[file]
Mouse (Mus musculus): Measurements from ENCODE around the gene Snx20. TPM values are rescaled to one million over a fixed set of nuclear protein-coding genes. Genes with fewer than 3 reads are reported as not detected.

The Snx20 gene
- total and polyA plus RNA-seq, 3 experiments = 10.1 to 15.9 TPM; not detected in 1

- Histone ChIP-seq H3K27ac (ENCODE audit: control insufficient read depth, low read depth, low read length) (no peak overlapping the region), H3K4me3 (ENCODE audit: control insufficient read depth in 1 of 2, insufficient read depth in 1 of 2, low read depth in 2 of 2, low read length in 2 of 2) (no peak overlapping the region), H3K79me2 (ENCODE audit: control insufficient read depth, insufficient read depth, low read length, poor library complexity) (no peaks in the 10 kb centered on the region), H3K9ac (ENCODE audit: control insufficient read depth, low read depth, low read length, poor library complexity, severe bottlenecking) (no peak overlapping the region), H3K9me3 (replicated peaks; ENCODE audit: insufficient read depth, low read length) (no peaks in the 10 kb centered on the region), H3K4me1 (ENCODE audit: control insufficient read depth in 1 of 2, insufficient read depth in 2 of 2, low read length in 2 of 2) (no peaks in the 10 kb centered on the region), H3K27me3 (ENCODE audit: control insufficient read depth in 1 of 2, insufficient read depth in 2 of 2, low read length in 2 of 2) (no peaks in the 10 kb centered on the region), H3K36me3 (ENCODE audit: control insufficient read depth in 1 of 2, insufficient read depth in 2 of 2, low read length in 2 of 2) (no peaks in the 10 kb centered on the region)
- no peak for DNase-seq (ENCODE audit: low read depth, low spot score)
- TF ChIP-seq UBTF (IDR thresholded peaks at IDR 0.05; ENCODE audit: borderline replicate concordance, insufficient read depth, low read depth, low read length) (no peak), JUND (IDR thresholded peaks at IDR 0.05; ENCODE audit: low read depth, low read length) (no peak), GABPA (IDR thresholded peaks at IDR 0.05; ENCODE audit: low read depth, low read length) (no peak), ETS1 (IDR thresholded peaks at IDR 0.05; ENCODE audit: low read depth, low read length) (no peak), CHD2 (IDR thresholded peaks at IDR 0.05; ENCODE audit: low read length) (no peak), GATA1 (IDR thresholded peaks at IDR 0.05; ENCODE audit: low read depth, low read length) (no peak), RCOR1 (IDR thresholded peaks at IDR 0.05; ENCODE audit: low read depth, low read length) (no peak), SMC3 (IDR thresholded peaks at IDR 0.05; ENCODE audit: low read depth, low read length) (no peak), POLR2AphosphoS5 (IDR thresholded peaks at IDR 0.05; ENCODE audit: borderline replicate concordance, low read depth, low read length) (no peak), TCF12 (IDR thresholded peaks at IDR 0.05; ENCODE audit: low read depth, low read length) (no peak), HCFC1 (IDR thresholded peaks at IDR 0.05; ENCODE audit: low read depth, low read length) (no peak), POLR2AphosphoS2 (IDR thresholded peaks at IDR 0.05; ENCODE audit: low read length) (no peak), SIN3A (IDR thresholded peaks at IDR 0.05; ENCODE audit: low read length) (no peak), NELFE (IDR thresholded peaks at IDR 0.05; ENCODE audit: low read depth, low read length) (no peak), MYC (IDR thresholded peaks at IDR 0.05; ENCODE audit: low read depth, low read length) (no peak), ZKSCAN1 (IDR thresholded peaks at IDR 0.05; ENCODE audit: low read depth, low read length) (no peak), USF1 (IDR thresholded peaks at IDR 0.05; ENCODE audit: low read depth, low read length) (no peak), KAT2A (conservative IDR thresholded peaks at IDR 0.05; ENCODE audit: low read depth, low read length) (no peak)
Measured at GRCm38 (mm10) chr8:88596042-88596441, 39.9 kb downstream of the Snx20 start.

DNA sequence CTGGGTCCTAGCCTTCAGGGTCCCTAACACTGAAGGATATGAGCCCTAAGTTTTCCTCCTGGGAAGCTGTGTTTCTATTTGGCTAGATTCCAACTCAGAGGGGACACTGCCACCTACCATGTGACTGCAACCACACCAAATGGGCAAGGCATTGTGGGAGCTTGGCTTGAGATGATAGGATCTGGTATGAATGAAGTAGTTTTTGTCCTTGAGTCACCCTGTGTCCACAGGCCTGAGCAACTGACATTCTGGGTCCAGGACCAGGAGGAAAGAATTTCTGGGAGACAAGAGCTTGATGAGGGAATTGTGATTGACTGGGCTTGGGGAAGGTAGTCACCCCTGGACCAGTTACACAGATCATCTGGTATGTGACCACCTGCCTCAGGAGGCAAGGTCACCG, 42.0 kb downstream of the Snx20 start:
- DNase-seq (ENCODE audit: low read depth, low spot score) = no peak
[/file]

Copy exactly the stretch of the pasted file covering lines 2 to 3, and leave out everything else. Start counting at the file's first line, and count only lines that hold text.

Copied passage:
The Snx20 gene
- total and polyA plus RNA-seq, 3 experiments = 10.1 to 15.9 TPM; not detected in 1